“Odds and ends, odds and ends. Lost time is not found again.”
I sometimes have these little tenkara ideas and tips that I’d like to share, but they don’t seem to warrant an entire post of their own. So I figured I’d gather a few of these odds and ends together.
I’m in the midst of preparing for a trip to the Wisconsin Driftless. And by “preparing” I mean procrastinating. So I’m thinking about previous trips and places I want to get back to. While walking down memory lane I’m also reminded of some of the techniques or tactics that I’ve used there. Of course, this stuff isn’t necessarily limited to Wisconsin.
Short Line Long Tippet
This is a matter of form following function. When I fish the small and medium sized limestone streams of the Driftless this particular thing happens. I didn’t think it up it just happened. I end with a line + tippet length that’s about the length of the rod I’m using. Not too unexpected – given the size of the streams. But I’ll often end up with a much longer tippet than I usually use and a much shorter line. For example I may end up with 7′ of line and 5′ of tippet. Or something thereabouts – I haven’t really thought to measure things and it’s not an exact science anyway.
I end up with this set-up for a variety of reasons. Perhaps the main reason is that I like to fish limestone streams very thoroughly. And that means fishing all different water types from extremely skinny water (more on that later) to deeper runs and pools. The long tippet with the short line allows me to effectively fish a wide range of water depths with the small bead-head nymphs that I love using, and keep the overall line+tippet length reasonable. This rigging style is not great for casting lighter and/or more wind resistant flies, but it’s not too bad with slim bead-head nymphs.
Another advantage that this rig can have is that it can be a little less spooky. On those sunny blue-bird sky days (especially if the water is clear) it can be really easy to spook fish with shadows of the line. I feel like the longer tippet helps keep the heavier line and its shadow a little further away from the fish. You’re still going to have to be very careful on those days, but I think it may help just a little.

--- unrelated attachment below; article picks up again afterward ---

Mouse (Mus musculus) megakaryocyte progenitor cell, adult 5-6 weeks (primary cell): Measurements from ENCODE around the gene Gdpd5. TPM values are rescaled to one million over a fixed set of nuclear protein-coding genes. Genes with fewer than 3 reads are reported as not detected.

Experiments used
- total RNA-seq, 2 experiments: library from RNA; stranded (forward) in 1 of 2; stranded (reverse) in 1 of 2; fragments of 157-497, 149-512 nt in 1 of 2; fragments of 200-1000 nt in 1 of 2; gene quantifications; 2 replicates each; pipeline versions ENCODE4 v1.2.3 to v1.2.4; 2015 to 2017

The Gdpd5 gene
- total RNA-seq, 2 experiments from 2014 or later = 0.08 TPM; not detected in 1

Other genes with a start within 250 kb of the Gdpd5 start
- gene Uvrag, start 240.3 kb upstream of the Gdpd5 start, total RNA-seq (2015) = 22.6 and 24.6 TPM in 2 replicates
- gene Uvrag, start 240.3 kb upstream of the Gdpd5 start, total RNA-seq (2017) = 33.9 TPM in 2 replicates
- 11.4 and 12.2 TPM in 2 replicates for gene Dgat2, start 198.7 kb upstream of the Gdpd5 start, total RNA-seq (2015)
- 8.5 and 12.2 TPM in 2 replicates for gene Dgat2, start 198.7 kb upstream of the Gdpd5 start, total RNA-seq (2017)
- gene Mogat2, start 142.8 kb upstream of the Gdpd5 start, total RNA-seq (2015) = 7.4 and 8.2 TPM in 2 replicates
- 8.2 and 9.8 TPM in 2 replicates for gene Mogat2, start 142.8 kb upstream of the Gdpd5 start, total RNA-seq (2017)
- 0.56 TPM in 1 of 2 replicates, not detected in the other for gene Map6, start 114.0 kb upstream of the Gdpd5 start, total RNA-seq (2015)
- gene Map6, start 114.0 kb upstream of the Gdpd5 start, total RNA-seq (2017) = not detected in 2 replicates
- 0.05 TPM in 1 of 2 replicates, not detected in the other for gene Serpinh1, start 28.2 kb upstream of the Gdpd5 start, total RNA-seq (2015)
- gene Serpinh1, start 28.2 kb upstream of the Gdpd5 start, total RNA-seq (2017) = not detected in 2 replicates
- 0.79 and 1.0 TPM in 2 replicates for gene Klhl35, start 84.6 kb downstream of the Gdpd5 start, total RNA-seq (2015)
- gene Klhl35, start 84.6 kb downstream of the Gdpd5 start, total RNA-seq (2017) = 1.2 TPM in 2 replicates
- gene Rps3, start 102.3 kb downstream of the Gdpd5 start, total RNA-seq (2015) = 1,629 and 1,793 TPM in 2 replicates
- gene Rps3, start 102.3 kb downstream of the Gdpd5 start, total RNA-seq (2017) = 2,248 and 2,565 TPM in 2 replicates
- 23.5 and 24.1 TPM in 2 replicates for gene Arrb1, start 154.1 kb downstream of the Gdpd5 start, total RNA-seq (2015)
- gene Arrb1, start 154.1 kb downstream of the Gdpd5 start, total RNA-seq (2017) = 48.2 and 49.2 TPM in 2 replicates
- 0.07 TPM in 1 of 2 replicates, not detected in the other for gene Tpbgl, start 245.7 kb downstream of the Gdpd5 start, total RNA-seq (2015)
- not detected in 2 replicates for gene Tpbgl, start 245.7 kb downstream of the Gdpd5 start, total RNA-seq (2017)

Don’t Overlook Shallow Riffles and Edges
A lesson I learn and re-learn constantly. Sometimes fish are in those really shallow riffles. Don’t over look these spots. I’ve encountered this many times. Perhaps it is hatching bugs that lure them into the inches-deep riffles. Whatever the reason, sometimes the fish are there in abundance. If you’ve never fished those riffles and you think they’re too shallow, give them some casts. You may be surprised.
The same goes for edges. In limestone streams fish often sit along the bank in surprisingly shallow water. Especially if there is some structure in the form of rocks, logs, little clumps of grass in the stream, or overhanging stream side grass or branches, etc…
Accurate Casting Pays Dividends & Inches Matter
If you’re hoping to do well fishing the structure and those small pockets on the edges of the stream then focused accurate casting is key. Pick your spots and hit them. Think sniper rifle not shotgun. Often, the fish holding in those little pockets sit pretty tight and they may not be willing to move much to intercept your fly. Inches can really matter.
It the photo below you’ll see the kinds of small bank side pockets that can be very productive (circled). The more obvious deeper run at the left in the photo is easier to identify and will likely hold fish too, but hitting those other spots can be fun and challenging fishing with good results.
If you learn to recognize these fish lies you can have good fishing. Often this kind of water gets overlooked by other anglers that focus on deeper pools and runs and/or don’t take the time to develop the accurate casting needed to target it effectively.
Sometimes You Have to Get in the Water
Often you’ll hear people say not to wade if you don’t have to. They’ll warn against wading, saying that you’ll spook fish. And this can often be good advice. But sometimes the exact opposite is true.
Streams with high banks like this are pretty common in the Wisconsin Driftless. The scale is hard to see in this picture but those banks would be higher than an angler standing in the water. These high banks can sometimes be treacherous to clamber about on and you may be tempted to walk along the flatter ground up top to fish. You can sometimes get away with that especially if the weeds are high and the water is off-color. But at other times you may end up spooking fish that are 50 feet in front of you if you walk up there. Believe me, I’ve done it.
Sometimes getting down in the stream is the only way to do it. And I’ve found that the noise of an angler wading and landing fish isn’t nearly as spooky to the fish a that overhead threat that you are when you walk up on that high bank.
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